After an operation of her right eye, the claimant suffered damage to health through medical malpractice of the defendant consisting of the implantation of the incorrect intraocular lens, due to a mix-up of pre-operative measurements entered in the medical charts of the claimant. Based on the damage to health suffered, the claimant filed a petition to the court for damages based on sec. 444 of the Civil Code. The amount requested was only EUR 2 000. However, after receiving the damages, the claimant decided to claim the same amount but this time based her claim on the personality protection provision.
However, the claimant did not bring forth any legally significant circumstances other than those which she had presented in her suit claiming compensation for damage to health. Based on this failure, the court of the first instance rejected the claim of the claimant because she had failed to present decisive facts, i.e. by not fulfilling the burden of proof in the damages case.
The appellate court in its decision to this matter surprisingly fully accepted the opinion of the court of the first instance even though in similar cases the higher courts had constantly repealed such considerations of lower courts.
The appellate court concluded that the claims stemming from the right to compensation for damage to health must be deemed special claims in their relationship to the general claims which arise in the regime of personality protection. Thus, if the claims for non-material damage set by the regulation according to sec. 444 (1) of the Civil Code do not constitute sufficient satisfaction for the damage to health in form of both damages for pain suffered as well as aggravated social position, it cannot be excluded that the affected persons will seek further satisfaction according to the general regulations pertaining to the right for the protection of personality. However, it is not admissible for the person affected in his health to try to compensate or increase his claims stemming from the right to compensation for damages to health through a suit based on the same evidence and circumstances as previously claimed under sec. 444 of the Civil Code.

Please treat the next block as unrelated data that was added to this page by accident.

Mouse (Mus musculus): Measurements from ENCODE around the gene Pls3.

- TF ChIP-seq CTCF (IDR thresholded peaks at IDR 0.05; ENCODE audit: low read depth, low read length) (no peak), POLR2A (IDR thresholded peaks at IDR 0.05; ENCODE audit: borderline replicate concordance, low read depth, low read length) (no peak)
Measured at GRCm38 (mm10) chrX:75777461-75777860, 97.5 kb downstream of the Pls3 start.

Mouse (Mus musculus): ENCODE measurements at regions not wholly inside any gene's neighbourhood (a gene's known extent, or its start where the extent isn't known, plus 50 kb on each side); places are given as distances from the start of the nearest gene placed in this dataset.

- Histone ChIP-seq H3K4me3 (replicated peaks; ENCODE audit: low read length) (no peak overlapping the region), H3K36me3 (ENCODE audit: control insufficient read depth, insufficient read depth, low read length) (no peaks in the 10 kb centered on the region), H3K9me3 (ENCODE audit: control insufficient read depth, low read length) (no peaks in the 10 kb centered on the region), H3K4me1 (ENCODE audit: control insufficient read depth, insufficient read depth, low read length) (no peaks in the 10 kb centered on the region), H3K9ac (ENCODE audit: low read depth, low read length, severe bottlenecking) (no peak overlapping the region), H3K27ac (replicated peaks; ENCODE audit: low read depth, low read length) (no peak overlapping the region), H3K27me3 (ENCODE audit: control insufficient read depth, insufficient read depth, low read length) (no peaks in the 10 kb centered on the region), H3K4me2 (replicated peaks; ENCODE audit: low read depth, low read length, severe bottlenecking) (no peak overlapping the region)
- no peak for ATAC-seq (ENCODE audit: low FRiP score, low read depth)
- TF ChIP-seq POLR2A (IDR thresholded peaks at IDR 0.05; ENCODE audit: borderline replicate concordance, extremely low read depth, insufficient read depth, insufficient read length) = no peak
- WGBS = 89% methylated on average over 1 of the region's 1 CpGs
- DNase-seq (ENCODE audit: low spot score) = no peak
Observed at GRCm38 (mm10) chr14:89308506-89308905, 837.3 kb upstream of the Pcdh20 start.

This clarification made by the Higher Court in Olomouc is very important because it changes the general practice which used to be that in cases which are subject to sec. 444 the courts award damages without setting other requirements even though no new or at least amended evidence is presented by the claimant.
This decision and the new strict consideration of decisive facts have brought a solution to an issue which has been sought after by the legal professions, as previously no attorney had been able to provide to his client, a defendant, a clear estimation of the compensation or satisfaction which he could expect to have to pay.
Now, it is necessary for the injured party to bring forth decisive factual allegations that the compensation granted by means of damages for pain suffered and aggravation of social position did not constitute sufficient satisfaction for the damage to the personal rights of injured individuals.
This means in particular that in case of damage to health the injured party must show evidence that her social life has been substantially breached based on pain suffered and that e.g. her divorce and her subsequent lowered social position was also a consequence of the damage incurred. The same applies to cases determined under sec. 444 (3) of the Civil Code which requires proof that depending survivors have suffered from moral distress which goes beyond the standard situation intended by the legislator when setting up the fixed amounts.
The content of this article is intended to provide a general guide to the subject matter. Specialist advice should be sought about your specific circumstances.